Twelve projects across Scotland will be offered a share of £2.5 million in the third round of the Scottish Government’s Decommissioning Challenge Fund (DCF) awards.
The DCF supports infrastructure improvements and innovation to deliver decommissioning of North Sea oil and gas infrastructure.
Projects in this round will include innovation and research in pipeline cleaning, well plugging and abandonment, dry dock upgrades and feasibility studies.
Speaking at the Decom North Sea Conference in St Andrews, Scotland’s Energy Minister, Paul Wheelhouse, said:
“Decommissioning is an important part of the lifecycle of any oil and gas field in a mature basin, such as the North Sea, and the likely scale of activity offers a variety of opportunities for Scottish-based firms, right across the supply chain. As set out in our Decommissioning Action Plan, the Scottish Government will continue to build on our work to date to ensure that Scotland’s firms are able to access the opportunities this growing market offers and maximise the economic impact for Scotland and improve efficiency in the decommissioning process.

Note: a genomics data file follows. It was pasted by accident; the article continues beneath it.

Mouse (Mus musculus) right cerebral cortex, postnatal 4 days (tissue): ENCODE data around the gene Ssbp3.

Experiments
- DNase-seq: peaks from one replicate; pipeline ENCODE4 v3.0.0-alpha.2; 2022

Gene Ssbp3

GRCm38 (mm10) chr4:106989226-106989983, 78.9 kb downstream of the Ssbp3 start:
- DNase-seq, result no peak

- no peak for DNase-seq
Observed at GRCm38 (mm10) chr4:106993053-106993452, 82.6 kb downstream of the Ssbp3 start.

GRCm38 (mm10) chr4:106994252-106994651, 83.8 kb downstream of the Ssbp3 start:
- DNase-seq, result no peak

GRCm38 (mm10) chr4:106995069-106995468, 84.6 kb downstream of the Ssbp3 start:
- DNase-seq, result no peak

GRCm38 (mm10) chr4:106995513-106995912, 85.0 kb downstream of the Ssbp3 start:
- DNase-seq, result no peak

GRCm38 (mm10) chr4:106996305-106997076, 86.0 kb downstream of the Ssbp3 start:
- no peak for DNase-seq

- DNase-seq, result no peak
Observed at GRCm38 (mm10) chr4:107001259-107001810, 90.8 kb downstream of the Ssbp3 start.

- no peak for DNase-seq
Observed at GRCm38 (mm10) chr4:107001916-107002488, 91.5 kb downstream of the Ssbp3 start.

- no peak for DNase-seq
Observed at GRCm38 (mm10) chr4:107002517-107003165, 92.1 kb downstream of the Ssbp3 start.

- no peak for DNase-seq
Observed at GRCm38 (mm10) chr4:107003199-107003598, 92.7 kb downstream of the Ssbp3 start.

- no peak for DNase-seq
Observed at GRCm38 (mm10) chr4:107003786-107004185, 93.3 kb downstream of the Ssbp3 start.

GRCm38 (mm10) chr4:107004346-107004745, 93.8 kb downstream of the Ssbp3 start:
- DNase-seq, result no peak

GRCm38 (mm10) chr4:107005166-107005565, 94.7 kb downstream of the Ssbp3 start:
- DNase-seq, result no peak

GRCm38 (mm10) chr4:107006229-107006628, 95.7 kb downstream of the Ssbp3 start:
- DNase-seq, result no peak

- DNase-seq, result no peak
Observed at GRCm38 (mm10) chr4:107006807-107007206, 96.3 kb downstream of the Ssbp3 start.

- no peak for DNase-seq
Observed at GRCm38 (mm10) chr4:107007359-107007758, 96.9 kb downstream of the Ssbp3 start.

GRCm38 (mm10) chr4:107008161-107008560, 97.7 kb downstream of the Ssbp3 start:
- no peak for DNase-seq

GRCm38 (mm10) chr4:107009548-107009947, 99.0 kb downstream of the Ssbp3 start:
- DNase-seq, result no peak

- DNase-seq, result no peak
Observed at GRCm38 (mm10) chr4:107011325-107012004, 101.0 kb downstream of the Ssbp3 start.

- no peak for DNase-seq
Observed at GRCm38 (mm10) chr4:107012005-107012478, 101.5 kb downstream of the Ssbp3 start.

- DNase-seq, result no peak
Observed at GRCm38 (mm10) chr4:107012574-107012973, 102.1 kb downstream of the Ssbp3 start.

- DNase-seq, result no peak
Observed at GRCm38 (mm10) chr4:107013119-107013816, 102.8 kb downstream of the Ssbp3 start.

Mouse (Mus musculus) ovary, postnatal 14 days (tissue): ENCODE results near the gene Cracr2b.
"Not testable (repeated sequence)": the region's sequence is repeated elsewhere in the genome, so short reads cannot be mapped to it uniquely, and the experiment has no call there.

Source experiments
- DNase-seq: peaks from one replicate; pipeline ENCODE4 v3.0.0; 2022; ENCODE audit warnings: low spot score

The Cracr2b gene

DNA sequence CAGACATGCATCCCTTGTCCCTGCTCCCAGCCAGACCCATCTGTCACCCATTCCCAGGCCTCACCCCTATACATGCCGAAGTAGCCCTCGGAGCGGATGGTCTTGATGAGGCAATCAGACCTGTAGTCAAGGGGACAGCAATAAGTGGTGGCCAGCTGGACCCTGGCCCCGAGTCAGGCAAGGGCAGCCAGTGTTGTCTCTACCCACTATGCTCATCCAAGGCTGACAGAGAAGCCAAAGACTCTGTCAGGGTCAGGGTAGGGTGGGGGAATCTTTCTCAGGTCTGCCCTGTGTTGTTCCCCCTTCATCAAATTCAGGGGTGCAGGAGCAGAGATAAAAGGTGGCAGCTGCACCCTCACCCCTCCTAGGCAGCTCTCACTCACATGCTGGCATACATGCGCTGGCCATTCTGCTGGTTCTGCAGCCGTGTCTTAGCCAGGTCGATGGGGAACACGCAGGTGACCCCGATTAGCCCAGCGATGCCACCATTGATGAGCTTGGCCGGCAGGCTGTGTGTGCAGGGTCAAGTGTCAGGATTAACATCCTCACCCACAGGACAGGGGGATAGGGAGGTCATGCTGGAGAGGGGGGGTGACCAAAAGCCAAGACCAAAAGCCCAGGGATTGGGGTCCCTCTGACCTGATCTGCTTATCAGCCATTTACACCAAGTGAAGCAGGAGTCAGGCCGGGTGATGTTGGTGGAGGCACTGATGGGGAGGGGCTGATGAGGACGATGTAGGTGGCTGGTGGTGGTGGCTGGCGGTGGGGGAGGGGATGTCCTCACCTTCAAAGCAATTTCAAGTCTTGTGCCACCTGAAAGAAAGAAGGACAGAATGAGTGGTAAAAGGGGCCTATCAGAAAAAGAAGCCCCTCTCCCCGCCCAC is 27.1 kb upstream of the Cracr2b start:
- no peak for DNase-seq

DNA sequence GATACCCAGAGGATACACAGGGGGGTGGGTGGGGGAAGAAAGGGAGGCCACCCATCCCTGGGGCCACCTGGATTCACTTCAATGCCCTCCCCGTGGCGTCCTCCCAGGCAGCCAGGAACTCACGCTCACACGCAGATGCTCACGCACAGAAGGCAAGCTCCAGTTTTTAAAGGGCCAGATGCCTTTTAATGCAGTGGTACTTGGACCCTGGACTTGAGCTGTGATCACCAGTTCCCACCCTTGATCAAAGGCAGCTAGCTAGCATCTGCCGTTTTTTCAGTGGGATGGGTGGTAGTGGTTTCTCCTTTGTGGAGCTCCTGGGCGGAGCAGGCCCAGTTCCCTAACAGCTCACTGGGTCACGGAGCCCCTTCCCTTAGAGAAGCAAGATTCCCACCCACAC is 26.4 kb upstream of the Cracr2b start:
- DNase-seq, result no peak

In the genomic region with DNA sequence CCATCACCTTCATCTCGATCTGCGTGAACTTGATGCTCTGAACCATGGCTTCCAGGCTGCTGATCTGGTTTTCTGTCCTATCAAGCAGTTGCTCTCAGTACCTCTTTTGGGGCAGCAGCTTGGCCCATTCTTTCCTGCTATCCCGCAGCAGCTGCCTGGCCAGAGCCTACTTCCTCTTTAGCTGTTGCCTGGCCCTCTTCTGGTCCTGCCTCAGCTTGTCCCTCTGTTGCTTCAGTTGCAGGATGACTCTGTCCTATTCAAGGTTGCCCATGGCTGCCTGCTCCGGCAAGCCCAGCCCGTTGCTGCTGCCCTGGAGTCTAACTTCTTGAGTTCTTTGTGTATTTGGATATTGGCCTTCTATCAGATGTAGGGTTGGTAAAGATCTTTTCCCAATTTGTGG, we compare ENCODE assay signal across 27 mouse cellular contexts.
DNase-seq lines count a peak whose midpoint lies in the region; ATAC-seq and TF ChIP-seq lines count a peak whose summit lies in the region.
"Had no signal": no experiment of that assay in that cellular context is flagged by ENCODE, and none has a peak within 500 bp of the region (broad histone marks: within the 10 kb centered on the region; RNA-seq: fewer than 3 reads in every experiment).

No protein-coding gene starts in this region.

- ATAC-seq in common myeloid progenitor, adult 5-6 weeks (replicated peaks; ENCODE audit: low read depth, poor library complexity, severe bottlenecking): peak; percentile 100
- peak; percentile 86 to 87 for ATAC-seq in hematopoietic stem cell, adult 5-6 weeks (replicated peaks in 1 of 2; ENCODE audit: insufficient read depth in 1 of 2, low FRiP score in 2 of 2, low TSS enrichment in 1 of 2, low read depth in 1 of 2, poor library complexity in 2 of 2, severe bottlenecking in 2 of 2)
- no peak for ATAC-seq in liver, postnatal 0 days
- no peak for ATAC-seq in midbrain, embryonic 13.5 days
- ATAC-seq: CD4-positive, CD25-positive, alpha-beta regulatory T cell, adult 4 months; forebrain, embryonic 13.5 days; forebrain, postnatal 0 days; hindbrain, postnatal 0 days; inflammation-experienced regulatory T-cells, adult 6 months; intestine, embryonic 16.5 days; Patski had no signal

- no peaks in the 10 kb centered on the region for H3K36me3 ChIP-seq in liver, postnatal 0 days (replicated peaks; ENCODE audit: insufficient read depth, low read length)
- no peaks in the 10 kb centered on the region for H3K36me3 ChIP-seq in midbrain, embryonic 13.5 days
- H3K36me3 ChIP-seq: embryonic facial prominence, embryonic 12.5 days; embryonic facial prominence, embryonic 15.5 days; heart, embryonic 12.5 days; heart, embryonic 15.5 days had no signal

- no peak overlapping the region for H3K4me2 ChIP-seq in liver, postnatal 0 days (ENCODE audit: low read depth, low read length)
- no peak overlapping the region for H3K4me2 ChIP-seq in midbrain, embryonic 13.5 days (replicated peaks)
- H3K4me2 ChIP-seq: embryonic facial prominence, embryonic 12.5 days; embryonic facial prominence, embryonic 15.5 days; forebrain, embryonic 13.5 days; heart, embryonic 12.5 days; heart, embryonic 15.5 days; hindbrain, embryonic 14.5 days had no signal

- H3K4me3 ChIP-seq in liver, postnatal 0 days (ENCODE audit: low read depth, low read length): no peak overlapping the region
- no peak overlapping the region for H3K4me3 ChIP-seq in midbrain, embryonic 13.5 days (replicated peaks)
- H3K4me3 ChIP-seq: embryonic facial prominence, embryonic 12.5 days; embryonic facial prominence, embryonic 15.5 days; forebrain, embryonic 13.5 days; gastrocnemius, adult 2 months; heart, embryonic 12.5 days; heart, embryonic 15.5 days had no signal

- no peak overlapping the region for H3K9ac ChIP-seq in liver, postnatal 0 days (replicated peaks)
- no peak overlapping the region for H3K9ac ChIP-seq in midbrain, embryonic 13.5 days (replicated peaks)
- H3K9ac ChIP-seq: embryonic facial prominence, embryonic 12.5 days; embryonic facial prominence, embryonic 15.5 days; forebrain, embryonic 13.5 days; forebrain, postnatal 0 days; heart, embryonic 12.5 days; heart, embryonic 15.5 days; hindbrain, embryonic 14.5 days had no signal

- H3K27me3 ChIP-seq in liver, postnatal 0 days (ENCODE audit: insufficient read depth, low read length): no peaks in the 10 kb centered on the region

“Our Decommissioning Challenge Fund is a clear signal to the market to think seriously about decommissioning – a market that is forecast to be worth up to £17 billion over the period to 2025 – and to plan and invest accordingly. I am pleased that the Scottish Government’s funding is, as intended, acting as a catalyst to help attract in significant investment and innovation from the private sector.”
Mike Tholen, Oil and Gas UK, said:
“Alongside continued upstream operations, our offshore oil and gas industry has a world-class supply chain with the capabilities and expertise to lead the way in decommissioning at home and across the world. This fresh round of funding has the potential to spark a new wave of technological advances and support fresh thinking. This is critical to realising our wider Vision 2035, boosting growth of the supply chain and opening new opportunities in emerging markets.”